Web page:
Chinese atomic clock trio bound for Tiangong space station in boost to GPS, dark matter probes
- Devices of exceptional accuracy seen to have profound implications for GPS, national defence, deep space exploration and fundamental physics research
- System will be about thousands of times more accurate than clocks on navigation satellites, China’s top space scientist says
The clocks can work together to measure time with 10-17 stability – or missing one second every few billion years – the chief scientist of the Chinese crewed space programme said.
The devices have been packed inside a pair of fridge-sized cabins and are waiting to lift off from the Wenchang spaceport in southern China in October, Gu Yidong told a recent national space science assembly in Taiyuan.
The system will be about three orders of magnitude – or thousands of times – more accurate than the hydrogen maser (an acronym for microwave amplification by stimulated emission of radiation) clocks on navigation satellites.
They will have profound implications for hyper- accurate positioning, national defence, deep space exploration, and fundamental physics research, Gu said.
Atomic clocks are the most precise timepieces in the world, using lasers to measure the vibration of atoms – whose electrons jump back and forth between energy states like tiny pendulums swinging in sync.
Such clocks are the most important component of a navigation satellite, each of which contains multiple atomic devices contributing very precise time data to the positioning signals.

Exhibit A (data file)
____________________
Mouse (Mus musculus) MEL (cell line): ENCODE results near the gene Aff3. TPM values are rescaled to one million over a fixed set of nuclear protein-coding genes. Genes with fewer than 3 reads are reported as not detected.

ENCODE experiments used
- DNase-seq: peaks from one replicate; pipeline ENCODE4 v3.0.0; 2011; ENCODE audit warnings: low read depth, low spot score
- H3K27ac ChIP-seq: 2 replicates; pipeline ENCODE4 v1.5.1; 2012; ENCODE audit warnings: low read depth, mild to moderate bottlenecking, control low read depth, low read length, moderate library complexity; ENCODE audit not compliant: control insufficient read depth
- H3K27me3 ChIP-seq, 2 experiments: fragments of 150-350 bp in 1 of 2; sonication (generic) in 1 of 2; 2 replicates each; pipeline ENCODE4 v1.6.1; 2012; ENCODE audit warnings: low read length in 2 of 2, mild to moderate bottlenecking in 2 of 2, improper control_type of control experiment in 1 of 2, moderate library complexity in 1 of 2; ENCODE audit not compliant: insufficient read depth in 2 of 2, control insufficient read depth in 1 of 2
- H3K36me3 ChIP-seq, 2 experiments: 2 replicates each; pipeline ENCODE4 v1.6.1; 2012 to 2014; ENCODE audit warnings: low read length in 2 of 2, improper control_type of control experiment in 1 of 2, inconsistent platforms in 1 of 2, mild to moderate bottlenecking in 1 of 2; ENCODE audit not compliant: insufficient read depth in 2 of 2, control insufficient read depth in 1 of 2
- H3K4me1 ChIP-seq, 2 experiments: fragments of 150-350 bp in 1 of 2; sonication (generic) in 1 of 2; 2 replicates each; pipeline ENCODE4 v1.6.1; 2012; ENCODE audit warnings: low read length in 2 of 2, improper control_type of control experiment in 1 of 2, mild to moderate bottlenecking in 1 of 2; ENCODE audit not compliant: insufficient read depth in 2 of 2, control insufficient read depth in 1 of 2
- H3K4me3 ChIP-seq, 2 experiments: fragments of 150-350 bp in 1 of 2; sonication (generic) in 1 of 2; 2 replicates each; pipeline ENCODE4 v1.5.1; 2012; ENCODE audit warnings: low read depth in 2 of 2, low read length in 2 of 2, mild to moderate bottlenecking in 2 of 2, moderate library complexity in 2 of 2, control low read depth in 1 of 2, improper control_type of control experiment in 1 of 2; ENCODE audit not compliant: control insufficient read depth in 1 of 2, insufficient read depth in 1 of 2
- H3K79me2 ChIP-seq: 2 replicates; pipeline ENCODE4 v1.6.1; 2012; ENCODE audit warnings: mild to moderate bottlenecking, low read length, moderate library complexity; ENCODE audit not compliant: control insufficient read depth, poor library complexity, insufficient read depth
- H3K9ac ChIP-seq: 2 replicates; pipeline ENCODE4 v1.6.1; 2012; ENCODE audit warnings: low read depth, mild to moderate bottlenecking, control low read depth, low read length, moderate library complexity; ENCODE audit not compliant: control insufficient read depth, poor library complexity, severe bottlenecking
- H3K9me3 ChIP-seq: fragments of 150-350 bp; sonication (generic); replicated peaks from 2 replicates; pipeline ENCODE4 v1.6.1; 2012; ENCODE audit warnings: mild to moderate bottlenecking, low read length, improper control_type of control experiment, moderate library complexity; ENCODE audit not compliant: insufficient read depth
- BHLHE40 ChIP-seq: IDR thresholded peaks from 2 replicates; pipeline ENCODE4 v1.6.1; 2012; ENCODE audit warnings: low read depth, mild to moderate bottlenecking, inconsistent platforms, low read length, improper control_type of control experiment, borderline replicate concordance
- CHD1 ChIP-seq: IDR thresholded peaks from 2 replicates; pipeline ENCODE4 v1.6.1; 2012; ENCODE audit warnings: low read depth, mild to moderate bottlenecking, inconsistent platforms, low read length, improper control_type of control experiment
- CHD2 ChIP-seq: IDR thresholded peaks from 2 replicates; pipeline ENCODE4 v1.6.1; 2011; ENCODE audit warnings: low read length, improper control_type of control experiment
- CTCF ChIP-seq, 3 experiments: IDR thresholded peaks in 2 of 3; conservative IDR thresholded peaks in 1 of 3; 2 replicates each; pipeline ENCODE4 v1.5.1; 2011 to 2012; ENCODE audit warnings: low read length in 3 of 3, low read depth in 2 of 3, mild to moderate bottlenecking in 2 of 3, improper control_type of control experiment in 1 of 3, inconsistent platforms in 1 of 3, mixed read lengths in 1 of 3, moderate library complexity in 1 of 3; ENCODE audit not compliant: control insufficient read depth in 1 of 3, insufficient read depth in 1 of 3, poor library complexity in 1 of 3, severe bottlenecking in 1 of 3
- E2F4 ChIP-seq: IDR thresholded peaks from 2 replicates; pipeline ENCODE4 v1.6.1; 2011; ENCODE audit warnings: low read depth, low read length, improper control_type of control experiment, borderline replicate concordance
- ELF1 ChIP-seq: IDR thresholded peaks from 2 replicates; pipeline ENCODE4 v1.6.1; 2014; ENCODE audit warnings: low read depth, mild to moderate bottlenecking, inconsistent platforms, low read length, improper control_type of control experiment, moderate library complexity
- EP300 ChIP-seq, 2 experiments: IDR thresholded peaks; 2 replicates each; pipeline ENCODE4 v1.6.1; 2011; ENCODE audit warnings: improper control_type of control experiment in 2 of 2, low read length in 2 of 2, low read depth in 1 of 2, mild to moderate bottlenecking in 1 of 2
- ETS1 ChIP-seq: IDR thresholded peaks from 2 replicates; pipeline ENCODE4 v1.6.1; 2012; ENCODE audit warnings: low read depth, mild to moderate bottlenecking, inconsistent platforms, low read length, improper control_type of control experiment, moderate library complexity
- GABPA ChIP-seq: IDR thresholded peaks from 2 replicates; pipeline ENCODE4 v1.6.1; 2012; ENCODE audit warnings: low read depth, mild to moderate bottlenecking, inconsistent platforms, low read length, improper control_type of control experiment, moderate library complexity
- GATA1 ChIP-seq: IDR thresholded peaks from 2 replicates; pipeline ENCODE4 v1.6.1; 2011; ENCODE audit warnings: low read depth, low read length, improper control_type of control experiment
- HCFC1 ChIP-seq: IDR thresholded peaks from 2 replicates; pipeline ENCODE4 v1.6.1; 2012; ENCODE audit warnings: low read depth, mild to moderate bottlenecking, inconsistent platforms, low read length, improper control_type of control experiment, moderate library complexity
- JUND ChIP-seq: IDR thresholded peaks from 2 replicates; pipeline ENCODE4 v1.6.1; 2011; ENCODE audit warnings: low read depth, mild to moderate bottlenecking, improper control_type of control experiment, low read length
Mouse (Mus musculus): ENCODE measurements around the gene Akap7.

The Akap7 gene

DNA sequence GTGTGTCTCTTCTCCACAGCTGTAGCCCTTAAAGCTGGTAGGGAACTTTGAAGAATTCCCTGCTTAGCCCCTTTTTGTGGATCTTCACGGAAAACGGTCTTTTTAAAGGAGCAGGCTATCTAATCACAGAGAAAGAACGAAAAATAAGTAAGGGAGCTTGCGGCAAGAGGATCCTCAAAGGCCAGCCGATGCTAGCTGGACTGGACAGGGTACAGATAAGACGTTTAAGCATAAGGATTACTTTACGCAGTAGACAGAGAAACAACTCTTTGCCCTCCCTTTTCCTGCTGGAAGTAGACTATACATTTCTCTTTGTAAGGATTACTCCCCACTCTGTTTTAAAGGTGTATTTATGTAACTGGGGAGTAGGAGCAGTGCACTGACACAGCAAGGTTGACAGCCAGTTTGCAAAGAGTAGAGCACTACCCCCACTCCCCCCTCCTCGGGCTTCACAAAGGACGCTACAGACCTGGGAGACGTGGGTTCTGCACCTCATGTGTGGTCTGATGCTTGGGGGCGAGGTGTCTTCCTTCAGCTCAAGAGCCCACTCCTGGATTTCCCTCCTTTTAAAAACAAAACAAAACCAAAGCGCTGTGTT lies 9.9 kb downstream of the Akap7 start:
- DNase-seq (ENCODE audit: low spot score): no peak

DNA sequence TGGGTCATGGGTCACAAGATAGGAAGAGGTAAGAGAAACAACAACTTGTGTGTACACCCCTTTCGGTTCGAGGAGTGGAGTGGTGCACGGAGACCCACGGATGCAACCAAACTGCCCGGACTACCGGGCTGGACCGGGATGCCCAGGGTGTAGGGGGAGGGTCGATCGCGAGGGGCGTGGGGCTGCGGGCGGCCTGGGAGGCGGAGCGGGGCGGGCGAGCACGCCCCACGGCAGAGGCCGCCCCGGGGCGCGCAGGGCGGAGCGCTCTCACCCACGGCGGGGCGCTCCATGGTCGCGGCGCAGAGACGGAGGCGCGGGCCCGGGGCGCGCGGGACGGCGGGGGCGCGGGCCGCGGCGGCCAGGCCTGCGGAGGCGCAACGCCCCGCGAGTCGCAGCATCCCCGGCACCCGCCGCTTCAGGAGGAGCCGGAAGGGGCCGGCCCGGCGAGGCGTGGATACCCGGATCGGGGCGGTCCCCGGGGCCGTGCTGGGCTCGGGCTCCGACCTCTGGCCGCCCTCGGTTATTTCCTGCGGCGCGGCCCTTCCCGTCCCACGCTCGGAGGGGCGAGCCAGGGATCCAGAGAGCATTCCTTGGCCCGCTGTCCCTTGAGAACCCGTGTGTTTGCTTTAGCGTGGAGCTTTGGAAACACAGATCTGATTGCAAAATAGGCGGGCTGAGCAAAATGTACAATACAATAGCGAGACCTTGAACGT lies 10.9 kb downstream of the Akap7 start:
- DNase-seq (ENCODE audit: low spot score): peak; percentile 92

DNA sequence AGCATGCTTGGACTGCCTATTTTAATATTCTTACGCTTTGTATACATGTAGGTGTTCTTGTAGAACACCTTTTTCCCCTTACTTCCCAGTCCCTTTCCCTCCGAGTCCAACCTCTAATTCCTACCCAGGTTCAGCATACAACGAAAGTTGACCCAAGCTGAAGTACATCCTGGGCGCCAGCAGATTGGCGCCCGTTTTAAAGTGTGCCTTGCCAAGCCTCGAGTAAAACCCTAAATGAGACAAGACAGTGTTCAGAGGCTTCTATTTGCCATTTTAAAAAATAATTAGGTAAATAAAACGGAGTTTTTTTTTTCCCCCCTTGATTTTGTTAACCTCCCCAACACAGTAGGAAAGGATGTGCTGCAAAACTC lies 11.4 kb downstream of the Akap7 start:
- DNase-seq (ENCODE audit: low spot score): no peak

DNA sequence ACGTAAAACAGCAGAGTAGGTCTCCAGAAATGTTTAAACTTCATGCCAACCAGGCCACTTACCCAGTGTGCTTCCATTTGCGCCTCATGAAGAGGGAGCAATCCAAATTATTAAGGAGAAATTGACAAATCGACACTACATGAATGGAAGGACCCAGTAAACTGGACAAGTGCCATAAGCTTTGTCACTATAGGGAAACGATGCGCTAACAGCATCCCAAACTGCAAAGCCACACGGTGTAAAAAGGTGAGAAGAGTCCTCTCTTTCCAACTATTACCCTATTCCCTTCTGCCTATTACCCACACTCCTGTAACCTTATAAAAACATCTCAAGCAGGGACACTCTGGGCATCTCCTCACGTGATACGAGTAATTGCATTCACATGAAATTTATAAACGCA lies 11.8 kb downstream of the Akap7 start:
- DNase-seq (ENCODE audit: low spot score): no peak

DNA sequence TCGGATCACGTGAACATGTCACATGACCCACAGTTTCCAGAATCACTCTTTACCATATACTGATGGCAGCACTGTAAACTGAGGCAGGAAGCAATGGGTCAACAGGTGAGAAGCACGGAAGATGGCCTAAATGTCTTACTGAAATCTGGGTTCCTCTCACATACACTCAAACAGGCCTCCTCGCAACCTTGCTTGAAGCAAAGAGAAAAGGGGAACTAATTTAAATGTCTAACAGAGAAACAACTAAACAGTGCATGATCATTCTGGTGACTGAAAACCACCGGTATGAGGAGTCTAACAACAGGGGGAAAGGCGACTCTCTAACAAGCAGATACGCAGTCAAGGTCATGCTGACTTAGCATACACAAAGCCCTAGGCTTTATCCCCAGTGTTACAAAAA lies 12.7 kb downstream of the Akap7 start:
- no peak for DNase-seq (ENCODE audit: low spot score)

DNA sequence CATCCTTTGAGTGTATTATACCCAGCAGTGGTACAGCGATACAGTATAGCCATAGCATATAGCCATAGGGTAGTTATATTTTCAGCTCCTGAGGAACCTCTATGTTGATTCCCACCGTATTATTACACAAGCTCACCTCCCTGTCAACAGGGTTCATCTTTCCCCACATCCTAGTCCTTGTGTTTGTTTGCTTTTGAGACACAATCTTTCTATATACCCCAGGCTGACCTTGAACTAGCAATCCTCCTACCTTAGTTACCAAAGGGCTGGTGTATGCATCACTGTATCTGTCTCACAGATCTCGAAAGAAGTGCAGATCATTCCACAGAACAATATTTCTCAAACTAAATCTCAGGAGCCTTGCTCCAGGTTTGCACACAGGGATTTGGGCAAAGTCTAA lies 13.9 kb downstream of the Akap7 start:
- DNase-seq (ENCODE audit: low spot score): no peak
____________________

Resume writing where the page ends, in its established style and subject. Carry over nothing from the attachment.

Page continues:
The best lab-based atomic clocks are so accurate that if they had been running since the beginning of the universe, they would be off by less than half a second now.
However, it is a mammoth task to downsize such clocks before sending them into space. Space-based atomic clocks need to be compact in size and robust in performance, requiring more sophisticated design and technology than those in laboratories.
In 2016, China launched the world’s first space-based, microwave cold-atom clock on board its space lab Tiangong 2.
The clock used laser beams to trap, cool and probe rubidium atoms to measure time at a few millionths of a degree above absolute zero.
Developed by physicist Liu Liang and his colleagues at the Shanghai Institute of Optics and Fine Mechanics, the clock was packed inside a box that could fit into the back of a car and operated in orbit for 34 months straight.
The new clocks on the under-construction Tiangong space station will include a rubidium microwave cold-atom clock, a strontium optical cold-atom clock, and an active hydrogen maser, Gu said.
Of these, the optical clock was developed by the National Time Service Centre in Xian in northwest China, and will be the first of its kind to be sent into space.
Elements including rubidium, strontium and caesium are the preferred choice of scientists for making atomic clocks because they are relatively stable and their vibrations are easier to observe, among other reasons.
The three clocks bound for the Tiangong space station can work independently and compare readings with each other to measure time with unprecedented accuracy.
Tests went well on the ground, and the clocks’ performance may be further improved once they become operational in space, Gu said.
Meanwhile, Liu’s team in Shanghai has been working on an ultra-precise cold-atom clock based on an unconventional laser cooling technology, which can further downsize the device to the dimensions of a shoebox.
Their 28kg (62lb), 70-watt rubidium diffuse laser clock will be launched next year, and is expected to improve the positioning accuracy of the BeiDou navigation satellites if all goes well, Liu told the meeting last month in Taiyuan, in central Shanxi province.
The clock on the Tiangong 2 was 1 metre by 0.5m (3.3 feet by 1.6 feet), while the new diffuse laser clock will be 0.3m by 0.4m, a significant reduction given its highly complex internal structure.